Joey the Stanley crane was born in South Africa. In 1914 he was brought to England and kept as a captive bird at the Royal Botanic Gardens, Kew in Surrey where he lived until his death in 1935. In 1940 Joey was presented to the Museum by conservationist, author and plant expert John Scott Lennox Gilmour who was the Assistant Director of Kew at the time. We do not know why he chose to give this special bird to RAMM.
In 1935 The Journal of the Kew Guild described his eventful life:
‘The passing of “Joey.” “Joey” (a Stanley Crane) has been the centre of attraction of the many who have frequented the Gardens for nearly 20 years, but this summer alas! he will be seen no longer strutting haughtily around the refreshment Kiosk. He was found downed in the Lake on the morning of January 31st, 1935. It is presumed that in crossing from the island to the main lakeside he fell through the thin ice and was unable to free himself and was consequently frozen in.
He had been called the “G.O.M.” [Grand Old Man] of the Gardens, and had been photographed for the Press on scores of occasions, while on the day of his death the news placards of a leading London newspaper bore the legend “Joey of Kew dead.”
“Joey” has had an eventful life. Once he lost a toe through stepping into the rotating cutters of the motor mower. He figured too, in a love affair, and drove away the mate of a dainty Demoiselle Crane and tried in vain to take his place in the little lady’s affections. He had his friends too among the feathered community of the Gardens and acted as guardian to the storks who were being terrorised on one occasion by geese. “ Joey” had his peculiarities, and it was not everyone who could approach him with impunity. He was doubtless one of the oldest of his kind in this country.’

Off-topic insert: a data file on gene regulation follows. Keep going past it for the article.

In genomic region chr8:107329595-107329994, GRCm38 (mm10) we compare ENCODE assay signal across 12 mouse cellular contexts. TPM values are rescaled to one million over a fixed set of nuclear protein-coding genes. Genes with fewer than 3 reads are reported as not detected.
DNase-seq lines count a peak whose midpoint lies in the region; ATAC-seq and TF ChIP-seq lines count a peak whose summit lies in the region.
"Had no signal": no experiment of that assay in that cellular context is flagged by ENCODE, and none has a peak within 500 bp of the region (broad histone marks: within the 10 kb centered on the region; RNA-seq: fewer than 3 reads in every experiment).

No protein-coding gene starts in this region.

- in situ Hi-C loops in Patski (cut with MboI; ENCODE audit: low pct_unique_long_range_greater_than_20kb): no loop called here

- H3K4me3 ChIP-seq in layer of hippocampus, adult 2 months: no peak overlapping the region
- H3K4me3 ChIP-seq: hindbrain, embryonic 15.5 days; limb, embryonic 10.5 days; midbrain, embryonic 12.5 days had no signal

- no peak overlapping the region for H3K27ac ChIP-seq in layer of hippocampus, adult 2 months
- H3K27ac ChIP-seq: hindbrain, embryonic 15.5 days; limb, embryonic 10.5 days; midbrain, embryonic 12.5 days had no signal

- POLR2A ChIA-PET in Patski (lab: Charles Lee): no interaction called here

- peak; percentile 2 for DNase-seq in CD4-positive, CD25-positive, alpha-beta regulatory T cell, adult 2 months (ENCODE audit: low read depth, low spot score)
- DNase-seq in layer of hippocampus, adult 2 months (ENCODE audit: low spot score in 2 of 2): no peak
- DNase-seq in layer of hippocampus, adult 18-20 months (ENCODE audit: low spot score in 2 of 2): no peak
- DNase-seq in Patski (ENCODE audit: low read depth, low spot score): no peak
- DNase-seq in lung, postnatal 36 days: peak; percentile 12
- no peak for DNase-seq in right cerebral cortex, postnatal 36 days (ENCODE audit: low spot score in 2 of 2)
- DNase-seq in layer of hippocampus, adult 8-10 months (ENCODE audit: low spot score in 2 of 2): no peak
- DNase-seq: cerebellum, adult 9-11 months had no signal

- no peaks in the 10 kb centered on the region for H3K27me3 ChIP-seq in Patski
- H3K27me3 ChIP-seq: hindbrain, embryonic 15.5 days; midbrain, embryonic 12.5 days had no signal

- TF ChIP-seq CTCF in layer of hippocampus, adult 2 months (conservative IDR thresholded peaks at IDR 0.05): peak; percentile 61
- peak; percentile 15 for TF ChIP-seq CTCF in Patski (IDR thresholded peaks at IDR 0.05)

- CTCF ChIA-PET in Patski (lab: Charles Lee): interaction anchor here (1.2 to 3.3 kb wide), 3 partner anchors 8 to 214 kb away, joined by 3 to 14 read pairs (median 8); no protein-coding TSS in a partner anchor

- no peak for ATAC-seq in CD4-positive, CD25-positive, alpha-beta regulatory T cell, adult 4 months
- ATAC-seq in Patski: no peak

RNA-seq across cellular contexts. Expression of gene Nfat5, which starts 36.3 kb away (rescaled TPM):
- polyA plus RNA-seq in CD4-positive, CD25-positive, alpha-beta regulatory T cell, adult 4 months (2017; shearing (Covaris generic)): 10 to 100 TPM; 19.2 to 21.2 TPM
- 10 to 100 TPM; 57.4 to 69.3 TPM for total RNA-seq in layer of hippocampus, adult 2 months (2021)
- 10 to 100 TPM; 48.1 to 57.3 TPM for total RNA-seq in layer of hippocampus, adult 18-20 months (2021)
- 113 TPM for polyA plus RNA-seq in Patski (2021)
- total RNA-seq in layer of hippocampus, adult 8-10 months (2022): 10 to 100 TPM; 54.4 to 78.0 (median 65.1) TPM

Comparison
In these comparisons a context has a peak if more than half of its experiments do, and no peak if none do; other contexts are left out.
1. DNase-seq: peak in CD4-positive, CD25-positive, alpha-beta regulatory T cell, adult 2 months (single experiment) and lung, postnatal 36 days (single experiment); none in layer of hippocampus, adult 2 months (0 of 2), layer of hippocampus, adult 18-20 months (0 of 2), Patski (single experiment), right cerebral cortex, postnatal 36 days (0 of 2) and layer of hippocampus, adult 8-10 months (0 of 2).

RAMM’s specimen seems to have all its toes. It is plausible that the taxidermist made Joey a fake toe or that reports were exaggerated and Joey’s toe was damaged rather than lost. One toe doesn’t look quite like the others. An x-ray would tell us for sure but he is far too big for RAMM’s machine which is the size of a large microwave and most commonly used for assessing small archaeological metal objects. RAMM made Joey a new base so he would fit in the display case. His original base is safely in store.
The Stanley crane is also known as the blue or paradise crane and is the national bird of South Africa. It is a symbol of peace and resolution, and forms an important part of tribal belief for the Xhosa who call it 'indwe'. These striking birds live in large flocks and have complex mating displays that involve running, jumping, flapping and twig-tossing. Whilst the Stanley crane is still common in many areas of its original range, the IUCN has this bird listed as vulnerable to extinction. Stanley crane often feed on crops, and since the 1970s their numbers have declined rapidly due to intentional and accidental poisoning from agricultural chemicals. They are also losing the grasslands they require for breeding to mining, afforestation, agriculture and development, and they are frequently killed by collisions with power lines. Thankfully efforts are being made to protect this beautiful bird and stricter legal protection, combined with habitat management, have slowed its decline. Come and meet Joey in the In Fine Feather gallery.